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Meltdown Monday and so in God we Trust

I was in Reykjavik, Iceland on the Monday when the Icelandic economy meltdown occurred.  By co-incidence I was also on Wall Street when the 1997 crash happened and being in both locations was, I promise, purely co-incidental.

In 1997 I was with professional investors, where $400m loss hurt but they didn’t die. In 2008 in Reykjavik the only experience that I have ever felt that could describe the atmosphere, and grief displayed by the Icelandic people as they watched their Prime Minister announce at 4 pm that the country was in meltdown, was when Princess Dianna died in the tragic car crash in Paris. 

One waiter at the hotel that we were staying at literally cried as he explained that he had worked all summer to save up for a University course that he had to pay for in euro’s and now he couldn’t afford his course, his krona savings had devalued by 17%, that day.

Late on that Monday night I heard that on the Tuesday morning Landsbanki was going the same way as Glitnir, and even then there was still some hope left. Travelling back to the airport on Tuesday lunchtime after a board meeting a call regarding RBS brought home the crisis to me in a real way. Did the call mean that RBS about to fail as well and what impact would that have on my business and employees as we bank with them? I guess if you owe the Bank money and they go broke its one thing, but the bank owing you is a totally different ball game. I’d already seen on the Tuesday morning the effect of the Landsbanki take over by the Icelandic Government and the snow ball effect that had already started in Iceland even before the tsunami hit the many Icesaver account holders. 

Whilst I understand that many of the UK Icesaver account holders should get their cash back as many of the deposits were under the £50,000 protection level I wonder actually how many people really realised, less than a few weeks ago, how at risk suddenly we all were. I would bet that most people really didn’t know that money in a Bank isn’t actually safe, and for a business with substantial cash deposits, if the Bank goes broke, arguably so does your cash, your business and your life. Apparently all this started because of bad payers in the US sub prime mortgage market. But is that completely true? I was at a Retail Banking conference in Thailand 2 weeks ago chatting to a prominent US Banker and we talked about this very point. According to him 97% of all US mortgages are now performing and are current, and honestly, I believe him.

On the way back to Bangkok airport I put my Thai money back into my currency holder and got out UAE Dirham’s ready for my return flight to our R+D centre in Dubai. I dropped a single US dollar bill in the car and picked it up noticing that on the back, it says “In God we Trust”. Whoever wrote that and convinced the FEDS to put it on their banknotes surely, and sadly had remarkable foresight.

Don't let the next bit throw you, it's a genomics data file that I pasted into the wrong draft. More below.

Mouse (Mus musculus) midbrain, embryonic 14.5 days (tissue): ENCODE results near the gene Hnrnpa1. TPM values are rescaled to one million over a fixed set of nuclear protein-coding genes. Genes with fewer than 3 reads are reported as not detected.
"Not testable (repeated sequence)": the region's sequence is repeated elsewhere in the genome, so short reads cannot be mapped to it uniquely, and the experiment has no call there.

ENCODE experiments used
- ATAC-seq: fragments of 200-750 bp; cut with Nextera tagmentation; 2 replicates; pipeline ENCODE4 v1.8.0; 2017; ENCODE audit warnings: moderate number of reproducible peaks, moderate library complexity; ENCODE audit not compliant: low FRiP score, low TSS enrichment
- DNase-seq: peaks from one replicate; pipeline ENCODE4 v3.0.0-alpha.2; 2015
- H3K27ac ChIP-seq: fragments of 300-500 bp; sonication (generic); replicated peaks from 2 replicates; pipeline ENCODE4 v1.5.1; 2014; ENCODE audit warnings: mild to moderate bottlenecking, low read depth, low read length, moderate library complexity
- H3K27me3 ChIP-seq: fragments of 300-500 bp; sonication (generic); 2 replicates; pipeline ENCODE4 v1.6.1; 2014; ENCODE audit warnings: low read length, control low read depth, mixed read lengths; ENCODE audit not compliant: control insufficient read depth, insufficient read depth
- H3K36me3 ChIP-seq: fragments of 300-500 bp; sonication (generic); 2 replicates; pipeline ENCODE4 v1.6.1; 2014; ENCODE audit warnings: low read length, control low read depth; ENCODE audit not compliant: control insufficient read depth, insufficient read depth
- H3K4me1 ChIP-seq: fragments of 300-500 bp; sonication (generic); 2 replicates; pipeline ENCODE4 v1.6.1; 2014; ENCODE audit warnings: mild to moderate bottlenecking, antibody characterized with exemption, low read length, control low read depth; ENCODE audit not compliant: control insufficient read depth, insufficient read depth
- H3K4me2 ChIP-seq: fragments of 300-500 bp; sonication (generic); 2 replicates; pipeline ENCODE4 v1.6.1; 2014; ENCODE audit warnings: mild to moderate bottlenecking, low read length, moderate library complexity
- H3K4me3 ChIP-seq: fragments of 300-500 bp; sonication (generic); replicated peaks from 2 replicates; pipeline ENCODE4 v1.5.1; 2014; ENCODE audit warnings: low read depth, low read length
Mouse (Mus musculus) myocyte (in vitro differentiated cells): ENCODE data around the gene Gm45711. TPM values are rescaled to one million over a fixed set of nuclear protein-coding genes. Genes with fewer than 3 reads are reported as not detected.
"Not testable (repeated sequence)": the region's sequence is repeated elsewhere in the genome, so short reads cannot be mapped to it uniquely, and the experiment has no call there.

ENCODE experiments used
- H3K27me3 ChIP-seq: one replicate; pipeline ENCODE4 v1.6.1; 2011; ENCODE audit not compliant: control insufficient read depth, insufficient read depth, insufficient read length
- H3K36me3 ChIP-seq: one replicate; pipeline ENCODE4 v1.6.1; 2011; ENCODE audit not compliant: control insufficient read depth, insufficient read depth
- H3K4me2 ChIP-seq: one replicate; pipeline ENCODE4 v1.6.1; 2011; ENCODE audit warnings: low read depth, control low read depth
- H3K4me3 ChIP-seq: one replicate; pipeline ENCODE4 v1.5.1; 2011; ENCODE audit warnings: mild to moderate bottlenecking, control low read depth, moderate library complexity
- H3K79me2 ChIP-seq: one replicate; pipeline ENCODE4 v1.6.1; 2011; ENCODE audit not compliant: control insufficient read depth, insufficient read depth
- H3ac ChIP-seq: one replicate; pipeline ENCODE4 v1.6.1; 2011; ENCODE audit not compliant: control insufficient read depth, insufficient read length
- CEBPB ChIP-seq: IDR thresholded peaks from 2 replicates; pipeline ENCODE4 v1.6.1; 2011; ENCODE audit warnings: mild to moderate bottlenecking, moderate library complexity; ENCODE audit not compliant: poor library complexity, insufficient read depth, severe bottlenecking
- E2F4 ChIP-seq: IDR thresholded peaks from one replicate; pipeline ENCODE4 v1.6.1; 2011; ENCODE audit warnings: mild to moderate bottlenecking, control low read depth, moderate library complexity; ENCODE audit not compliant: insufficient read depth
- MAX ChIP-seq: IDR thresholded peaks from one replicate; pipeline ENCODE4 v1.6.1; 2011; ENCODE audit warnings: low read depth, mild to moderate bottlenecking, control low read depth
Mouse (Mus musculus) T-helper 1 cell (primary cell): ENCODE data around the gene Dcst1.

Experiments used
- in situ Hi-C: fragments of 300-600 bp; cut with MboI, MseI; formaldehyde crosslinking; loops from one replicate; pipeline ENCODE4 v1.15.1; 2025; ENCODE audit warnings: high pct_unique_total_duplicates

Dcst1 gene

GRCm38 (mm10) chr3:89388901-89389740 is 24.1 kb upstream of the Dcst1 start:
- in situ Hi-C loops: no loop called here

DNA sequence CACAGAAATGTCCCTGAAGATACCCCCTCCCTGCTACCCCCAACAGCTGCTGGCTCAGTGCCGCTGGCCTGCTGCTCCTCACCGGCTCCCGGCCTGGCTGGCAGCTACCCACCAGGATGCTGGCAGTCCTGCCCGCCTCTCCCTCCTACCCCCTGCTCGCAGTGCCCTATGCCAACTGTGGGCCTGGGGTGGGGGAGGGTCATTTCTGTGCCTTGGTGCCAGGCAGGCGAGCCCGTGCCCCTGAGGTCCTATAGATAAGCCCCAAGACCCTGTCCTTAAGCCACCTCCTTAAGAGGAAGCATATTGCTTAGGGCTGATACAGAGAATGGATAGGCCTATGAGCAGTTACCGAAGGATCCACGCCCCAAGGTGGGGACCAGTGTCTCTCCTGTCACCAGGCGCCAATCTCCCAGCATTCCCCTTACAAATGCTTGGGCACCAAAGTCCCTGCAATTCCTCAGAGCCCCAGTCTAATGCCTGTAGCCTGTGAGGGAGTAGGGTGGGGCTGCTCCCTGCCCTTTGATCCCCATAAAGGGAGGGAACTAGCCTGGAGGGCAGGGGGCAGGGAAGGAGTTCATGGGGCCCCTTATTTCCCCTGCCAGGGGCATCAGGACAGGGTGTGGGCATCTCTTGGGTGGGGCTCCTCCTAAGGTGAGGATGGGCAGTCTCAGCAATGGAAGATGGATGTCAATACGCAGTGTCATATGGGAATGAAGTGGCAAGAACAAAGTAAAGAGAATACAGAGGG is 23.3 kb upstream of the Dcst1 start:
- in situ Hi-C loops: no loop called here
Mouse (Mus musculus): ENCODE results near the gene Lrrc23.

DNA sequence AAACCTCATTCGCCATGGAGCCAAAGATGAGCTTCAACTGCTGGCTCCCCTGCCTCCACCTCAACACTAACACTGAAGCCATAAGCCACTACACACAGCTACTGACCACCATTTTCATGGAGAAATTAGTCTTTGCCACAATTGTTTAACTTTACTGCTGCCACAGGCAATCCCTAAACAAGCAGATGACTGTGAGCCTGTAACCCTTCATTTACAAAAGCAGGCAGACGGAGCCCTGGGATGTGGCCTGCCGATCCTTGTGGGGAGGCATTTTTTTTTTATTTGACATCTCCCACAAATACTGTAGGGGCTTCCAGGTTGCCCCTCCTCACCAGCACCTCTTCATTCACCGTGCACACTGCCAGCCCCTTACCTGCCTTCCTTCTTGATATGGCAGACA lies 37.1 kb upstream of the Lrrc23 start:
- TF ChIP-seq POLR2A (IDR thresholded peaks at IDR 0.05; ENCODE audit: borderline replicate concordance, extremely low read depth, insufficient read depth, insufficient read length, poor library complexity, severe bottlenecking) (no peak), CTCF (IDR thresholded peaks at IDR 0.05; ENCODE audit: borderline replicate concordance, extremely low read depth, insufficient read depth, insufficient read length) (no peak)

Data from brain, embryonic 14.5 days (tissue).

Comments: (1)

John Dring
John Dring - Intel Network Services - Swindon 14 November, 2008, 09:07Be the first to give this comment the thumbs up 0 likes

Couldn't agree more.  It all certainly shook up our trust in what we thought was solid. 
I have always resented the unfair standing that the public has in the matter of finance - its always the little people that suffer when these events happen.  It won't take much for people to go back to putting money aside under the mattress at this rate, because not only do they no trust the banks, but their investments there either return so little or attract taxes in any case.  I mean, BT shares were worth less recently than in 1984 when they were floated - over 3 decades of telecoms at its height, and BT one of the biggest.  Now as a small invester, its quite possible that you had sat on BT shares all that time - it would have been better to stuff it in a pillow.

Anyway the real point I wanted to make as that I also don't believe the US Subprime Mortgage mess is at fault any more.  It may have started the thinking and navel gazing, but I think they realised a lot more than that, and what had been built up was a pack of cards waiting to tumble.  Lender to lenders who lent to more lenders, who lent to borrowers with little more than a 'trust me, I will make you money' business plan.  The mortgages at least have some asset behind them. These other lendings don't seem to have, and the money has been frittered away as 'operating costs', salaries and bonuses, never to be seen again.  Somewhere, back up the chain, that's our money and we are the ones that stand to lose it when these cashes happen.  These business ventures come and go, but each of us is stuck holding the baby, so to speak.  Banks just got greedy trying to 'keep up' with the relentless drive to keep doing deals.


Nick Ogden

Nick Ogden

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17 Sep 2008



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